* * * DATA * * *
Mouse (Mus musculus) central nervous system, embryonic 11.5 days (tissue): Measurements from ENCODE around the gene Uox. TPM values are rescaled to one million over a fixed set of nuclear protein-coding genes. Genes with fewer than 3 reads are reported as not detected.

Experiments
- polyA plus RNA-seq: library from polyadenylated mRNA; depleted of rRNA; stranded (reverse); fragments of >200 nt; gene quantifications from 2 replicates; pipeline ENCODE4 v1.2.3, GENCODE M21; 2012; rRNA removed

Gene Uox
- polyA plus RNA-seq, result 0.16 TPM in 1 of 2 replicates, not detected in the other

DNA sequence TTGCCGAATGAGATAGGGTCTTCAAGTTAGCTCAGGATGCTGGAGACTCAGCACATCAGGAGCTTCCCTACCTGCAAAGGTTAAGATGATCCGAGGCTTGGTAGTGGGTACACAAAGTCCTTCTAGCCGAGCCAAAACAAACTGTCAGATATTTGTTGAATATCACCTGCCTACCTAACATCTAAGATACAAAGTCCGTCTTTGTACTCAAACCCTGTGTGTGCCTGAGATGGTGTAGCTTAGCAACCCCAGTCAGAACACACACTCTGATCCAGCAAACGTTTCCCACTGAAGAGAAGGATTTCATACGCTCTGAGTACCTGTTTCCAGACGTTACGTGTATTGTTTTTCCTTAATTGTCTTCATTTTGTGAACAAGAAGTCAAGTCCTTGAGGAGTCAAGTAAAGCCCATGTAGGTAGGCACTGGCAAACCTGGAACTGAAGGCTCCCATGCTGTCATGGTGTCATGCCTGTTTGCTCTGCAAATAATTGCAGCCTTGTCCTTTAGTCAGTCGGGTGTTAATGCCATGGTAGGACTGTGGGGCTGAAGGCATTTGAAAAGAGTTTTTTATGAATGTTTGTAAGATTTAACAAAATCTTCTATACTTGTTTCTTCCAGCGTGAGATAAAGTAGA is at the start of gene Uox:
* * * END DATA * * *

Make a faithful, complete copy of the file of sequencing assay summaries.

Mouse (Mus musculus) central nervous system, embryonic 11.5 days (tissue): Measurements from ENCODE around the gene Uox. TPM values are rescaled to one million over a fixed set of nuclear protein-coding genes. Genes with fewer than 3 reads are reported as not detected.

Experiments
- polyA plus RNA-seq: library from polyadenylated mRNA; depleted of rRNA; stranded (reverse); fragments of >200 nt; gene quantifications from 2 replicates; pipeline ENCODE4 v1.2.3, GENCODE M21; 2012; rRNA removed

Gene Uox
- polyA plus RNA-seq, result 0.16 TPM in 1 of 2 replicates, not detected in the other

DNA sequence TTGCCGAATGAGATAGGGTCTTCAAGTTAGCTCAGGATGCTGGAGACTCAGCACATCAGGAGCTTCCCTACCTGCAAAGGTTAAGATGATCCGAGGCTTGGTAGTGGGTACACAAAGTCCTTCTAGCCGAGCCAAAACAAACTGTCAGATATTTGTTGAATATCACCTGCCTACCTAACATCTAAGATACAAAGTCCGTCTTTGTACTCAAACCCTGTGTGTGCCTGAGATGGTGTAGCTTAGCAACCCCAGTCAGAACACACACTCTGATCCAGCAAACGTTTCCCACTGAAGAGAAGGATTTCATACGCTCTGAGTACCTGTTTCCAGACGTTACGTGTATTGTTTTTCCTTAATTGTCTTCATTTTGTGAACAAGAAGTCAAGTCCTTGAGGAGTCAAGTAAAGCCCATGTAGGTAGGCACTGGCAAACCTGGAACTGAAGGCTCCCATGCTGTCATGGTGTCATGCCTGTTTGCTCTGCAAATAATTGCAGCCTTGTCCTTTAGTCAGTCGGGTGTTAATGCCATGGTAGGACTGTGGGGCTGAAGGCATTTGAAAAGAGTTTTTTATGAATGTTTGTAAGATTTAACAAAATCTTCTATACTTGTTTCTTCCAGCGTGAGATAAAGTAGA is at the start of gene Uox: